The Talking with the T concept went on for some time then took a back seat to the whims of the Planning Director (my boss) and the Service Planning process where each year the T solicits public opinion regarding service and ways it can be improved, streamlined etc and my staff and I ended up developing an enhanced plan for that process. A few years later Community Relations was removed from the Planning Department which never really embraced it and we were folded into the Government Affairs function much to my satisfaction. I went on to work with elected officials while simultaneously dealing with community relations matters and I like to think my efforts in that department were positive.

While I worked with elected officials from across the state I have to say that some of my best memories involved working with Mayor Menino’s dedicated staff and then State Rep and now Mayor Marty Walsh. Mayor Walsh and his staff were constantly calling to try to resolve community issues and or to bring the T to their community. I used to attend numerous meetings in Dorchester and I would like to think that Mayor Walsh would give me positive marks for my commitment to the public and his constituents. This walk down memory lane was sparked this morning this past winter when I started thinking about the MBTA and all of its troubles related to our record breaking snowfall.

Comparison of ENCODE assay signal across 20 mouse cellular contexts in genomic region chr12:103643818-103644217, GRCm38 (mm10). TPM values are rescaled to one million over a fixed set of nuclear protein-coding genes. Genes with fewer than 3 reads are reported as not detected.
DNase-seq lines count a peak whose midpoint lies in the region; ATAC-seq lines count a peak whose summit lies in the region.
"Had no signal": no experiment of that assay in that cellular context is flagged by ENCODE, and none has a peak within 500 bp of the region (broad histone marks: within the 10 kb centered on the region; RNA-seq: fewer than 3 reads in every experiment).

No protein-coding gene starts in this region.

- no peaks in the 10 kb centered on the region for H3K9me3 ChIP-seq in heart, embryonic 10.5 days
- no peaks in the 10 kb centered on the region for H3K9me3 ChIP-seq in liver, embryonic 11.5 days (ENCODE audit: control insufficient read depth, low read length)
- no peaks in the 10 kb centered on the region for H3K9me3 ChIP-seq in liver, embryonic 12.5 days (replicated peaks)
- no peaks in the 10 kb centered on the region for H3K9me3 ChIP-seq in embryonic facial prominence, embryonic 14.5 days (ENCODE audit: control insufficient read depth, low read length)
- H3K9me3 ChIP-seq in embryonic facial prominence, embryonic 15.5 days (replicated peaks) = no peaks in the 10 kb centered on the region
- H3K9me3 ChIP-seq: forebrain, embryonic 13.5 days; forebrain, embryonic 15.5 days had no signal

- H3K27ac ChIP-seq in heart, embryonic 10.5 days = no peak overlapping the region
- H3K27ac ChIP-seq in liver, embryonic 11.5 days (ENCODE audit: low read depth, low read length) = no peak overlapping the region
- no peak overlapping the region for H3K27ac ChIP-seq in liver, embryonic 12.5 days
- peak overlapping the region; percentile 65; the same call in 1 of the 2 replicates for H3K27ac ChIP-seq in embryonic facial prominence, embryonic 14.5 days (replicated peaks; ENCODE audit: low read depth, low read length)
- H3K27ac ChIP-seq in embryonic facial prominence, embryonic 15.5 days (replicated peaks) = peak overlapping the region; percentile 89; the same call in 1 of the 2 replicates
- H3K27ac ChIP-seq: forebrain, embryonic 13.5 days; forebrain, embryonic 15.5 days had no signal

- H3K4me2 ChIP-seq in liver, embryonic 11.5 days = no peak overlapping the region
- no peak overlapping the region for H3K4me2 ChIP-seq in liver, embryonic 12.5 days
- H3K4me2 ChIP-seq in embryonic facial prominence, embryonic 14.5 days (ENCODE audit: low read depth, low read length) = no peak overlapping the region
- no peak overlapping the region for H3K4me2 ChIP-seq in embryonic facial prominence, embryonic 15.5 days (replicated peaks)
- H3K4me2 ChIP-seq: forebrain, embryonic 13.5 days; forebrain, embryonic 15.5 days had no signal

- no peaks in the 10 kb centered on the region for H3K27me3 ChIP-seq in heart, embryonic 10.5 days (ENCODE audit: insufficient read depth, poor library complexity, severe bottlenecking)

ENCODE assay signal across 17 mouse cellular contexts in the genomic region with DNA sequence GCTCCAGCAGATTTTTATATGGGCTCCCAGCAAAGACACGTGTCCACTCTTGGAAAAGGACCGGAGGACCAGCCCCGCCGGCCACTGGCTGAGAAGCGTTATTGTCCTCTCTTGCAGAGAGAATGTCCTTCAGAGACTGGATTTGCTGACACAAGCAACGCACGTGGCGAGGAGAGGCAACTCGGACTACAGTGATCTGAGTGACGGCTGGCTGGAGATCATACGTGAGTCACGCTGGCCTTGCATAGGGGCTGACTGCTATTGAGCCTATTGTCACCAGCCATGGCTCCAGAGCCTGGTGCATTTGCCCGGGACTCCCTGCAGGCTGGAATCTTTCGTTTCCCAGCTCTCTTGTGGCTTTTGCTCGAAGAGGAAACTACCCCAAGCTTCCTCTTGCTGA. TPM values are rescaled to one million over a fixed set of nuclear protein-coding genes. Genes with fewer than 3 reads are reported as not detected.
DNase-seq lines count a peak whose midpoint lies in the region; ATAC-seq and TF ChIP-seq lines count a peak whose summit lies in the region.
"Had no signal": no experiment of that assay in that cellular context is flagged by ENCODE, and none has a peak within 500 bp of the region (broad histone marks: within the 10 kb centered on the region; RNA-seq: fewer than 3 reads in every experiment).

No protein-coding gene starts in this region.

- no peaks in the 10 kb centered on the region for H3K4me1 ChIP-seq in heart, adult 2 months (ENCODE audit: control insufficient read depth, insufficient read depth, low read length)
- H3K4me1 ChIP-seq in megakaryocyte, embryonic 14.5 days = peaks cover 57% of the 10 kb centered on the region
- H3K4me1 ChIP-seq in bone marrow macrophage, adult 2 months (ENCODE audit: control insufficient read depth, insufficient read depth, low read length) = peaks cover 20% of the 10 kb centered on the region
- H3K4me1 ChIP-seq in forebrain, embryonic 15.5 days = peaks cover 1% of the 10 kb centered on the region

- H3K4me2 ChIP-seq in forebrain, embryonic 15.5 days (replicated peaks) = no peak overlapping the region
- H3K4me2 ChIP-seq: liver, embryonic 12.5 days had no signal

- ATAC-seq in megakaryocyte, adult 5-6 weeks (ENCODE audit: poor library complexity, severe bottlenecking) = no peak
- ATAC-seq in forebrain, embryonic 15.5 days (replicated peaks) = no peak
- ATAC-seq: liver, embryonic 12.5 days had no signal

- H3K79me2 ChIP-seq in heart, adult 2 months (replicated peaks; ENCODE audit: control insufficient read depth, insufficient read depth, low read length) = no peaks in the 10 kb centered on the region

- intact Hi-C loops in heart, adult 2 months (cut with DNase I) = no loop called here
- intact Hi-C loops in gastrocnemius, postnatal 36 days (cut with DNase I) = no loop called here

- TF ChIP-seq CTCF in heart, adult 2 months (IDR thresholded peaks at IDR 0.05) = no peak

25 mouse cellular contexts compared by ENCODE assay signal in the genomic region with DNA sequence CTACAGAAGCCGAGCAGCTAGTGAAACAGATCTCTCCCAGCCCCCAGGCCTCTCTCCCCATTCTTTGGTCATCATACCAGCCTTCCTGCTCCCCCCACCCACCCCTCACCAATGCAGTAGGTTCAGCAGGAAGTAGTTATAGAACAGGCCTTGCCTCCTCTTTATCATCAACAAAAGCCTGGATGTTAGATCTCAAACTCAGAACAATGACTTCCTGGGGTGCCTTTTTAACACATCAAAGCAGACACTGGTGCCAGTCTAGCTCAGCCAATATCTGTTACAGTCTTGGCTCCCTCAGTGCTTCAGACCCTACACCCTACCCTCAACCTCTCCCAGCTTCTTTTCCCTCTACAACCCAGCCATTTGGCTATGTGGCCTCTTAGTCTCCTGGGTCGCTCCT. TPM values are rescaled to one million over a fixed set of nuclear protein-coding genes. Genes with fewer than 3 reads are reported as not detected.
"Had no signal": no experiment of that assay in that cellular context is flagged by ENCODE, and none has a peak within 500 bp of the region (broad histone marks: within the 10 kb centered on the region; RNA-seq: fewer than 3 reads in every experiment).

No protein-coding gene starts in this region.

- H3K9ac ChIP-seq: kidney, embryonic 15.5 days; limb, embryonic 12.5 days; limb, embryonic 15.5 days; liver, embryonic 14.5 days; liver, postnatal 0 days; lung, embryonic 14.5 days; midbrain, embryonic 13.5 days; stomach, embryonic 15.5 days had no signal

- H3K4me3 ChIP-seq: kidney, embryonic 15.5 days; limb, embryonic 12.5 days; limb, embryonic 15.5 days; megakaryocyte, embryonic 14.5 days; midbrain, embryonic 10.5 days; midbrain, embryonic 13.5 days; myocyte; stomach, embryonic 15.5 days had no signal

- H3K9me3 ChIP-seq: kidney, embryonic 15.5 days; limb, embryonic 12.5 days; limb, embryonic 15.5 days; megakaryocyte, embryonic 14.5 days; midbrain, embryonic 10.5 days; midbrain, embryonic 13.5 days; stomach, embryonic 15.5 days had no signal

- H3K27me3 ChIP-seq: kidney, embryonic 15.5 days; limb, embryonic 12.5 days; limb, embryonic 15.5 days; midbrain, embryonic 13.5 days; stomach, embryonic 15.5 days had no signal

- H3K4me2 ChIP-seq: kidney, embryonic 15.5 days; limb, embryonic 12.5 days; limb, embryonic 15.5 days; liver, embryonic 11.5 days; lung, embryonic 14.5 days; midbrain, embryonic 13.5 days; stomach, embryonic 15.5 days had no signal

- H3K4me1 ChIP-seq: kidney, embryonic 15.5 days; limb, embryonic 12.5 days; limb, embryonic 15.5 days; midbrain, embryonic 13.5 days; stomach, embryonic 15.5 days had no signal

T supporters and detractors, the media, elected officials indeed almost everyone has an opinion on the agency and its performance. Without getting too involved in T history, good or bad management, politics, finances and the like one point I would simply like to make is as follows. In the 1960s the old MTA became the MBTA and the service district was expanded from 14 to 78 cities and towns. When I started working at the MBTA it served 78 cities and towns and by 1999 that service district was expanded to 175 cities and towns or so. Most cities and towns added then were already served by or adjacent to commuter rail lines. It should be noted however that the MBTA did not assume responsibility for local service in those communities adjacent to or served by commuter rail.